When I was 15, the stomach pains began. I’d get terrible stomach aches and my mom would take me to the doctor and they would say it was probably IBS-C but that official diagnosis did not come until 2011 when I was 27. Yes, it took 12 years for me to get that and a GERD diagnosis which included very little help from my GI doctor and tons of trial and error from me. I tried gluten free diets a few times for several months. I have eliminated dairy almost completely. I have done several food diaries and discovered my triggers and do my best to avoid them.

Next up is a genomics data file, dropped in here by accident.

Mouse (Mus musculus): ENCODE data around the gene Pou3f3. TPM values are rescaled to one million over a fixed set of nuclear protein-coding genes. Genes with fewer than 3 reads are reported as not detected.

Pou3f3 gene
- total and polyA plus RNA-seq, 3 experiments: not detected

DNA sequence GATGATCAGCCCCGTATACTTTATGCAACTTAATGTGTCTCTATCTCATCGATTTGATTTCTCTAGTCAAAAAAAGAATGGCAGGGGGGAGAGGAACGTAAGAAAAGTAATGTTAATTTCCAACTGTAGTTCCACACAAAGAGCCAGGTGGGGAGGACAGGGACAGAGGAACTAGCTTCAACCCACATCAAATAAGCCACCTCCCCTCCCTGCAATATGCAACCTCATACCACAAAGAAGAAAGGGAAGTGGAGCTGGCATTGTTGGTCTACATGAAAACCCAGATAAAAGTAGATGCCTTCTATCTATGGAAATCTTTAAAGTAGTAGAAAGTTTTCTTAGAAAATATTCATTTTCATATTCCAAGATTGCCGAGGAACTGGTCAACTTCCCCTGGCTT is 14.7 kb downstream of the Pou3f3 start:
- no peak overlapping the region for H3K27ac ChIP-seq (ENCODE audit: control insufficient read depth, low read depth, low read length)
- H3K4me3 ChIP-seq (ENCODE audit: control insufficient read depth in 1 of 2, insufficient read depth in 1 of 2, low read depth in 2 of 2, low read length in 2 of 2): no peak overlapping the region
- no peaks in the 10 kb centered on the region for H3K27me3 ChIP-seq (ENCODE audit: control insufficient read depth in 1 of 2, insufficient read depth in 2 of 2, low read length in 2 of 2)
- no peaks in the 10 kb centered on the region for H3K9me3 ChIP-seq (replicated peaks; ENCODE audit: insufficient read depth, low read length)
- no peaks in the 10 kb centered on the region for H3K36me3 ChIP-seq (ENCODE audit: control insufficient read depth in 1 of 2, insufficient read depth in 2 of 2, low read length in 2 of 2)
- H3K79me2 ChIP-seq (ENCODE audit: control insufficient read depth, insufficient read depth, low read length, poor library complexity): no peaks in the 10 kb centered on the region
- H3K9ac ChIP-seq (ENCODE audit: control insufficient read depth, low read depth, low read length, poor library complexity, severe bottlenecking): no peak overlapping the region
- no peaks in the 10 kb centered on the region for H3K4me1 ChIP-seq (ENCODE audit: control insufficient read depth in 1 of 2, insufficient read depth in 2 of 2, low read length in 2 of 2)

Then, 5 years ago I became pregnant with my daughter. During the first trimester I started to get migraines. I had never had migraines before so I assumed it was a hormonal thing and, I’m sure it was a huge part of it. When I was starting my 3rd trimester, I began to have the absolute worst pelvic, low back and hip pain ever. I was doubled over in pain, crying hysterically and missing work because moving and walking was that painful. I was referred to PT where I learned I had pubic symphysis disorder (PSD). This is not entirely uncommon in pregnancy especially since I carried both my babies very low.